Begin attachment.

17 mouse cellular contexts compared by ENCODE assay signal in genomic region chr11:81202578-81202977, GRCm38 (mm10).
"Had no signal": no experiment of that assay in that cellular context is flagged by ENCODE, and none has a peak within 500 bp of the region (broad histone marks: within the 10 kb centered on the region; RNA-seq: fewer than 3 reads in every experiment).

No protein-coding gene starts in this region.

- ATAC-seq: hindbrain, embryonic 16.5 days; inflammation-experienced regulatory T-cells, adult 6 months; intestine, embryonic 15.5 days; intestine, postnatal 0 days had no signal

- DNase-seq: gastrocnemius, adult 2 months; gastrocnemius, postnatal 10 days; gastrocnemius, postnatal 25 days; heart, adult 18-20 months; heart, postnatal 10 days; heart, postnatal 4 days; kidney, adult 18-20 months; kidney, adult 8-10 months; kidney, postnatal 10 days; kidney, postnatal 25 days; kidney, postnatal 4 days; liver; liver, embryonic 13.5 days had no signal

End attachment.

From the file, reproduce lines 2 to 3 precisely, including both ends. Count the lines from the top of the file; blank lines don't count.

"Had no signal": no experiment of that assay in that cellular context is flagged by ENCODE, and none has a peak within 500 bp of the region (broad histone marks: within the 10 kb centered on the region; RNA-seq: fewer than 3 reads in every experiment).

No protein-coding gene starts in this region.